1. Consider a casual or formal dinner set
There are two main categories of dinnerware: everyday and formal. You’ll want your regular set to be well-made and hardy enough to survive vigorous use over the coming years. However, if it’s a special occasion, or you’re entertaining, it’s a wonderful feeling to be able to serve up a meal on beautiful plates.
Before you ask, yes, you can try and find a set that does both. However, often plumping for a more sophisticated everyday set can mean that you subject your beautiful, fine crockery to unnecessary wear and tear. In addition, you’ll also lose the novelty of your formal wear by using it on a regular basis.
Everyday, casual dinner sets
Just because you’re looking for a casual set, doesn’t mean it has to be utilitarian; there are plenty of options with subtle differences to give your dinnerware an edge. Decoration around the rim of the plate is a nice touch, especially if it’s in an unexpected pattern. If you have a dishwasher, make sure you don’t splash out on a set that is too tall to be stacked in the drawer
Formal dinner sets
Contrary to popular belief, formal doesn’t have to mean frumpy when it comes to selecting pieces for special use. While there is a timeless option of a rim bedecked with flowers and fruit, modern dinnerware has a chic edge that makes dining intriguing. Keep an eye out for sets made out of interesting materials, such as marble or glass, as well as abstract uses of colour and pattern to keep things interesting.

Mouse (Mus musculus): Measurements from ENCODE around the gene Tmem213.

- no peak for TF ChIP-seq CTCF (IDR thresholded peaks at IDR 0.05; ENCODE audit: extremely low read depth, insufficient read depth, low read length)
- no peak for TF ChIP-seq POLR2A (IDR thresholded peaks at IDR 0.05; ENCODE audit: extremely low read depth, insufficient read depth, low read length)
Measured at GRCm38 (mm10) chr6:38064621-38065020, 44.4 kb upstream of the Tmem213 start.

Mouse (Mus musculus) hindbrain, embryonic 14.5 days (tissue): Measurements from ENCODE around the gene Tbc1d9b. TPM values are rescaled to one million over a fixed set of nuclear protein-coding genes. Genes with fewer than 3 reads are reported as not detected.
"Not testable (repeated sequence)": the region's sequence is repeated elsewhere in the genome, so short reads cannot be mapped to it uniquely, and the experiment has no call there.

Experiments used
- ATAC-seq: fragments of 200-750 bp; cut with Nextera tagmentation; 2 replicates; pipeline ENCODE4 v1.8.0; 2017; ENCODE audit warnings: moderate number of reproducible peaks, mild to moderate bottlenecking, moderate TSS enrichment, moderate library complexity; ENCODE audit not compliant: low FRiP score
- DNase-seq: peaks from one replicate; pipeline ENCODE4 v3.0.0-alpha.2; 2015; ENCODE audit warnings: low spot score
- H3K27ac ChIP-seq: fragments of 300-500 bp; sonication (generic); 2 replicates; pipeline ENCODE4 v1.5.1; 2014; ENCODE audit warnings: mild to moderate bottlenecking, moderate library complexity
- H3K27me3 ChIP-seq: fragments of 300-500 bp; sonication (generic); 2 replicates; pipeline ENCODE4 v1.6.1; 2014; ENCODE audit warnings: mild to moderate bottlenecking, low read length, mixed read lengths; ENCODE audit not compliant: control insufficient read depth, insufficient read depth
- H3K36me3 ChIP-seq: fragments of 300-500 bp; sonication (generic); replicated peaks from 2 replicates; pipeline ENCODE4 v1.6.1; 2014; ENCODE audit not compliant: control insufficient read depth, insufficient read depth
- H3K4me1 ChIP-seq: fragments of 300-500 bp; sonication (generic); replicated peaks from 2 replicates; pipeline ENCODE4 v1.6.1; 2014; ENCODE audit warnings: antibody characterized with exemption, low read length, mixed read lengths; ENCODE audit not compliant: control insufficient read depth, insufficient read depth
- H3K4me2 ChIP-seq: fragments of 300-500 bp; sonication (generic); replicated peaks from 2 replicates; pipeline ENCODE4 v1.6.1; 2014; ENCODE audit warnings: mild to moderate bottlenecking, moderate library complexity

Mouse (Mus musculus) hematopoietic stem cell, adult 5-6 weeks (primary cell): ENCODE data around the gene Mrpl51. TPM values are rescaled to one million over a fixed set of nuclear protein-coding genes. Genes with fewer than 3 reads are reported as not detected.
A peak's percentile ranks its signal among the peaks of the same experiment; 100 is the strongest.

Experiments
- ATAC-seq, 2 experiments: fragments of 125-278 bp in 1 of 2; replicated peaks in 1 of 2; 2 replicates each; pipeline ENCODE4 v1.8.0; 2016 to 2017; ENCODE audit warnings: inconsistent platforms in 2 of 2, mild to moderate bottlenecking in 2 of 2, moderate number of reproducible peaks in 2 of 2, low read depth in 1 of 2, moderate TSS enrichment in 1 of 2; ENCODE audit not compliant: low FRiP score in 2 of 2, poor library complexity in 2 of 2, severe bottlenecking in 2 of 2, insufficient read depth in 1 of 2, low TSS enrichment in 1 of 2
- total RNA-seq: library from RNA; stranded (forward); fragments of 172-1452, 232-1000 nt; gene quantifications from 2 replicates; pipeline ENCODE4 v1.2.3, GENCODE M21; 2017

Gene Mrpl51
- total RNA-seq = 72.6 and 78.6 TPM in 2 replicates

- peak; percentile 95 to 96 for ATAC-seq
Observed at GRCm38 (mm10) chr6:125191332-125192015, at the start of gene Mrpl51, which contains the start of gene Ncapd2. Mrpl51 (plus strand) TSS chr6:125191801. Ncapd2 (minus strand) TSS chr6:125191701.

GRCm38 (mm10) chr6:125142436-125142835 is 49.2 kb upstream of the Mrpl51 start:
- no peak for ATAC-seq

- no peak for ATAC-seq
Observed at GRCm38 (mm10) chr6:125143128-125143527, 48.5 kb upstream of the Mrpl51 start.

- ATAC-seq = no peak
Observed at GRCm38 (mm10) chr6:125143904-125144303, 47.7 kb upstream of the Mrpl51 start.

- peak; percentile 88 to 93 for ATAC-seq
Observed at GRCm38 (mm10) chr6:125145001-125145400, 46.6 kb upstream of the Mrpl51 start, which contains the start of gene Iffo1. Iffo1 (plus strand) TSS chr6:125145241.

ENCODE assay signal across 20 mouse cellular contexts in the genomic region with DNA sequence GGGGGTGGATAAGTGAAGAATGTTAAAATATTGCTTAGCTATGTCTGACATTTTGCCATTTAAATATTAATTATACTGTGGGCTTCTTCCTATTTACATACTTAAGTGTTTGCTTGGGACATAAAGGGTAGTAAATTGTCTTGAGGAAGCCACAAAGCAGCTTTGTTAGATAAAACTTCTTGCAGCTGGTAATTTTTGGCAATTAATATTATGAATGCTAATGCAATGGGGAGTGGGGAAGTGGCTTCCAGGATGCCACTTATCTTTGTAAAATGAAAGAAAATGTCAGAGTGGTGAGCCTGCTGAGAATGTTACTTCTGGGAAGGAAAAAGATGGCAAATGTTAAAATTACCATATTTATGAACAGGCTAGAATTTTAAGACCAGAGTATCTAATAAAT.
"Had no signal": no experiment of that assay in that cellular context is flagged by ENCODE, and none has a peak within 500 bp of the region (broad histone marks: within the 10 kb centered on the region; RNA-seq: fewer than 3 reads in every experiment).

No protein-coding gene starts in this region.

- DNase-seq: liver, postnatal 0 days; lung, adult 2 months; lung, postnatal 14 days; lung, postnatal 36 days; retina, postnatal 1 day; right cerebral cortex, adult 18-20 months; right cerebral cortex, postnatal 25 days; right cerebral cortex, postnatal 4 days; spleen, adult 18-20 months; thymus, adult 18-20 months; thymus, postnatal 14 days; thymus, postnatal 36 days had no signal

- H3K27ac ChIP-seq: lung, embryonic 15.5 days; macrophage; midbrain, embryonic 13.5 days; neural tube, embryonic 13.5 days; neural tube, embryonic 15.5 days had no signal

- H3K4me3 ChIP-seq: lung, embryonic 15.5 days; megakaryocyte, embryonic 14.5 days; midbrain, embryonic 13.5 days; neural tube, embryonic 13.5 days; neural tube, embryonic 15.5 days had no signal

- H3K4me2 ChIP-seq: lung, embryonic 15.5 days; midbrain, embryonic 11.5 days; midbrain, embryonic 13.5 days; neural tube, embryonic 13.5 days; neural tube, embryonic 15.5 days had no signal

2. What size dinner set is right for you
How many people should I buy for? This is perhaps one of the questions that gets people stumped while they’re tossing up between dinner sets. No matter how careful you and your family are, there will come a day when your crockery becomes chipped or even smashed in an unfortunate butterfingered incident.
When that day comes, you’ll lament not having a spare plate or bowl to keep your set complete. Think about it this way: you will never go wrong buying a spare few pieces. Not only can you accommodate extra guests, but it will also ensure that you don’t have to mix and match.
By buying your backup pieces at the same time as your dinner set, you can be assured of some continuity – break something in a year’s time and your original style of crockery may no longer be on the shelves.
3. What's your budget for a dinner set?
As with any investment, before you go scouting out the perfect dinnerware, you’ll need to have an idea of how much you’re willing to spend. While any old crockery can theoretically get the job done, choosing a higher-quality set can not only be more aesthetically pleasing, but also longer-lasting.
If you are buying your first dinner set, it can be tempting to go for a cheaper option, but it’s important to remember that this is a purchase you will see and interact with on a daily basis. Skimping and buying plates and bowls that you hate is a decision that could haunt you for a decade.